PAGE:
Christian Vazquez

Bats, Balls and Boston Backstops

It’s been a wild 12 months for the Red Sox’s catcher situation, and that’s very much an understatement.

Over the last year, I’ve been vocal on these webpages about how the Red Sox have handled their catcher situation, since whatever their way was has been nothing short of a calamity. Their top catching prospect, Blake Swihart, was moved off the position to left field, only to break an ankle running into a wall out there. Christian Vazquez came back, did good things until midseason, when he lost playing time to Bryan Holaday – Bryan Holaday! – and was all but relegated to the third catcher down the stretch. Sandy Leon came in as depth in 2015, came up in June of 2016 and set the world on fire for three months until fizzling out in September. Ryan Hanigan, who you’ve probably forgotten all about, became Vazquez with far less upside and far more age, and had his option declined in November. I’d rather not talk about Bryan Holaday for a third time this paragraph, but I had to round it out with something and he was the last notable catcher left.

The 2017 outlook for the catcher position is only slightly less complicated. Swihart, Leon, and Vazquez comprise the depth chart for the Red Sox, though not necessarily in that order. While Dave Dombrowski and John Farrell seem okay with having Blake Swihart fight for a job on the 25-man roster, they’ve also said that Leon will be coming into spring training as the starting catcher. That’s not an issue, since he’s earned it, and he’s also out of options, which makes things simpler.

That leaves the backup catcher job, which should be a competition, until you realize that Vazquez is also out of options. So Swihart is now playing just to get the reps in, which is totally fine. He needs all the time he can get, and he’ll probably work behind the plate in Pawtucket for a few months this summer as well. However, he might force the Red Sox’s hand later on, and it won’t be pretty.

To get a good grasp of what might happen, we’ll have to assess each catcher individually. It’s not going to be an actual scouting breakdown with 20-80 grades, but you’ll know where each of them stand after this.

Christian Vazquez is the catcher with the least possible variance. You know what you’re getting here. A lot of solid defense, not a lot of hitting. However, I will never pass up a chance to post his moonshot off Dellin Betances, because oh my lord is this satisfying to watch. The swing, the sound, everything.

Vazquez’s defense has looked better this spring, and his arm has been much better since last year, where it fell from incredible to merely goodish. That’ll happen after Tommy John surgery. Despite the rust, his framing is still fantastic and he’ll always be a positive behind the plate. Vazquez is looking more like his old self, but you’ll be wishing for his bat to do something before long.

Blake Swihart has been a victim of asset mismanagement. He wasn’t really lighting it up last year, but after being moved to left field and the constant yo-yo from Boston to Pawtucket and back, it’s not hard to see why he wasn’t really crushing it before breaking his ankle. Swihart’s defense has always been a work in progress, and he showed a little improvement in 2016. He’s got the most offensive potential in this group, and it’s not close on that front. Odds are he gets his reps in Pawtucket for the majority of the season, but if he smacks around Triple-A pitching enough, we’ll see him in Boston sooner than you think.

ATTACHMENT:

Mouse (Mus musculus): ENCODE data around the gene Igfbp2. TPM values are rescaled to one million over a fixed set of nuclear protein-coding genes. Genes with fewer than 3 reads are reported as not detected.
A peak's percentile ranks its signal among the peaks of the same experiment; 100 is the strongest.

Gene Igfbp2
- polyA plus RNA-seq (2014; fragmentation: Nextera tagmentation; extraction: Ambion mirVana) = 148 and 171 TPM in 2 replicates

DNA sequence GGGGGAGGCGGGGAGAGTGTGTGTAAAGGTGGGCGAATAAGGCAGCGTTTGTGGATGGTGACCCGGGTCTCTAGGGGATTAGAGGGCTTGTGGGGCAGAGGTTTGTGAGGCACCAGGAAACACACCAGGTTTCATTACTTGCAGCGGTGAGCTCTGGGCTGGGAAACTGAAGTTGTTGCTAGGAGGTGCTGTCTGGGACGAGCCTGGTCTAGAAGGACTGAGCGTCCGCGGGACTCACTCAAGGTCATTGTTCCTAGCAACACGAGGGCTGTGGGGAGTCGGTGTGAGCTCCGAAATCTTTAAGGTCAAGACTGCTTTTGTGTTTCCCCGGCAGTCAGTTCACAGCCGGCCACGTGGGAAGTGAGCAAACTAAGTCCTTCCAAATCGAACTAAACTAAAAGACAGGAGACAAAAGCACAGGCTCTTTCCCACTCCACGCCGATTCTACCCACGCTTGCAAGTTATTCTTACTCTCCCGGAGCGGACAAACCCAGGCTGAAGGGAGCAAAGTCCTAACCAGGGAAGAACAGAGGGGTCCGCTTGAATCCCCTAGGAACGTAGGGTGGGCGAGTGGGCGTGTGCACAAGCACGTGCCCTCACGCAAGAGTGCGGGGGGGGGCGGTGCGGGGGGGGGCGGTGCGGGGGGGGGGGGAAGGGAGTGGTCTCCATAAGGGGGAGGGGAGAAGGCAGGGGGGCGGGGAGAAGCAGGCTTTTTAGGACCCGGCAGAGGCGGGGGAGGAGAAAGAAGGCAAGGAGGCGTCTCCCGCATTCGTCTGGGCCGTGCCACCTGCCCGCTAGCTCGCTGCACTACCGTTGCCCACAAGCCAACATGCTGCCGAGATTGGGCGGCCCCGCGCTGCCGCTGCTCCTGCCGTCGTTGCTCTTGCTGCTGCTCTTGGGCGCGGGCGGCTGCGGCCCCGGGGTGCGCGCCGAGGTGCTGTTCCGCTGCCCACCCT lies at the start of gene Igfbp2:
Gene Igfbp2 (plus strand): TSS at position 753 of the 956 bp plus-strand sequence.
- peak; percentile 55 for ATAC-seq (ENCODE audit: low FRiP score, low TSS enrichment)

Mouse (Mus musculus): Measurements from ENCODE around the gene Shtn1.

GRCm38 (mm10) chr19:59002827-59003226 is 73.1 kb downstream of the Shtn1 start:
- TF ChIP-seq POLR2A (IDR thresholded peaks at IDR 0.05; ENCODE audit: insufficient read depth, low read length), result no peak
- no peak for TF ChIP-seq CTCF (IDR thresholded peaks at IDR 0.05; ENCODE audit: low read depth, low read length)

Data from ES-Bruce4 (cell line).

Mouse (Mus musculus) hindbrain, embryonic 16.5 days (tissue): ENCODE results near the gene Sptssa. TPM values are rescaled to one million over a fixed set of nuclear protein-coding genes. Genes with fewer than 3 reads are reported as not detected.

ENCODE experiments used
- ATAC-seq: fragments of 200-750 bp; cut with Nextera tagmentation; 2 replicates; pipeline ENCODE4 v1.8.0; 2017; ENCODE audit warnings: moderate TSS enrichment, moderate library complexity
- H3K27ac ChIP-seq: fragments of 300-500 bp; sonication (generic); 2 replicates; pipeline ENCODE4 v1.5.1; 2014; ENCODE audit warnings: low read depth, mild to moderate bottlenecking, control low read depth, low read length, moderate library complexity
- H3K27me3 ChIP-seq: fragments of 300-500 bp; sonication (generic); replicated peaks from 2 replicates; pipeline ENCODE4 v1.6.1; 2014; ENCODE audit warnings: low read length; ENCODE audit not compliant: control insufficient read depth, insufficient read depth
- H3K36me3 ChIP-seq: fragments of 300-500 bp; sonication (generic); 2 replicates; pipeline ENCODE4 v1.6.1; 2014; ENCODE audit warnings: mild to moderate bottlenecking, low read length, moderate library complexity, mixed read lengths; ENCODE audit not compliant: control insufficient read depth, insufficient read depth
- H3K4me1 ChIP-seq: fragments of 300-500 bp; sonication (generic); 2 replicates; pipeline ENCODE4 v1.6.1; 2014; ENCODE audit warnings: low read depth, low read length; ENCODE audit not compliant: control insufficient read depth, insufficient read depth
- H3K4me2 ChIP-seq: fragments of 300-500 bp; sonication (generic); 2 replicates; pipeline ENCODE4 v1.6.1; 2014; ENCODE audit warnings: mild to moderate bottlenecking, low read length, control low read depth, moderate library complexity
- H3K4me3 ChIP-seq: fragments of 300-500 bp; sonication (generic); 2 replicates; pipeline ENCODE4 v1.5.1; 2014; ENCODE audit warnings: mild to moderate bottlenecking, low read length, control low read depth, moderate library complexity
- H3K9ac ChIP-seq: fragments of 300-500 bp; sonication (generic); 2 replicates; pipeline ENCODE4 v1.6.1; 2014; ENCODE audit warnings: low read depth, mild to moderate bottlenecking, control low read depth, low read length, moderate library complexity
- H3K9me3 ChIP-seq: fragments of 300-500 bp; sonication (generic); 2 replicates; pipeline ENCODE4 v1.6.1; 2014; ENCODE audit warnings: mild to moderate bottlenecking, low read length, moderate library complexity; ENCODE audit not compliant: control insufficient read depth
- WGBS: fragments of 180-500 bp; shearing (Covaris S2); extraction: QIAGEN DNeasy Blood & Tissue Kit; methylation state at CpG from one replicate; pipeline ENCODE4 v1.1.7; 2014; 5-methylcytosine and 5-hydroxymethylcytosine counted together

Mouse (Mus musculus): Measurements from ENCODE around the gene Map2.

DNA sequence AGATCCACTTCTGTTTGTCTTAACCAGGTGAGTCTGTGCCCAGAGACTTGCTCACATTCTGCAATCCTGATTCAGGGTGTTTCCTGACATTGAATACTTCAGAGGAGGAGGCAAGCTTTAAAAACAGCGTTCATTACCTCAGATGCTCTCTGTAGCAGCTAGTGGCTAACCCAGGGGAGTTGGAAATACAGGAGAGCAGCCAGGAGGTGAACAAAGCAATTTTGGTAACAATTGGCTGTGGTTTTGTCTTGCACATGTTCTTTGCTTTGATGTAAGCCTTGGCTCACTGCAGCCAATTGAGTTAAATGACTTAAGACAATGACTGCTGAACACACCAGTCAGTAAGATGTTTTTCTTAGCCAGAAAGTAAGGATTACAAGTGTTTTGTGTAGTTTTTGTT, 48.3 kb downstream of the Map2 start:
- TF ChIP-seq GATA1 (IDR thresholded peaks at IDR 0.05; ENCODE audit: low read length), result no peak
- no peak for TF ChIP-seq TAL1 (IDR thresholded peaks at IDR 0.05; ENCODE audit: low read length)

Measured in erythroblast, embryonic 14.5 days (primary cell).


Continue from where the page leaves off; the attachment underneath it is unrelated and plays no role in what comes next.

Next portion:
Everyone’s wondering if Sandy Leon will hit again, even though the answer seems obvious when the man produced a .392 BABIP last year while swinging at more pitches out of the zone and making less contact overall. PECOTA doesn’t really like his chances either, giving him a .240/.313/.356 slash. He’s a decent defender, and has a good arm, but his overall defense is decent at best. He’s not as good a framer as Vazquez, and if Vazquez’s arm is at full strength once again, his arm will be second-best as well.

If Leon starts hitting again, everybody will be stuck where they are. However, in the likely case that he doesn’t, Swihart has a good shot to seize a spot on the 25-man roster before long. Showing any life with the bat will be reason enough to bring him up, and a hot couple months in Pawtucket could see the end of Leon’s tenure in Boston. Plenty of teams would be willing to nab him as a backup if he gets designated for assignment.

I don’t like saying that Leon will be the odd man out here, since he just gave us the most unexpected and entertaining 1.7 WARP season we’ve ever seen, but that’s where we’re headed. Vazquez is all but entrenched in a backup spot and could be a starter in a pinch, but a recovered Swihart and his potential growth should take priority over Leon if Leon cannot be anything more than replacement level.

It’s a tough situation made worse due to a lack of options with Leon and Vazquez. It might not be pretty in 2017 when it comes to personnel behind home plate, but if the season ends with Swihart and Vazquez as the catching tandem, the Red Sox will be more than alright. Just don’t stick any of them in the outfield again. My heart – and their ankles – won’t be able to take it.

Photo by Bob DeChiara/USA Today Sports Images

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1 comment on “Bats, Balls and Boston Backstops”

Walt in Maryland

Nice analysis. But it presumes all three catchers will stay healthy all season. There is very little chance at least one doesn’t spend time on the DL — happens every year– and that will change everything.

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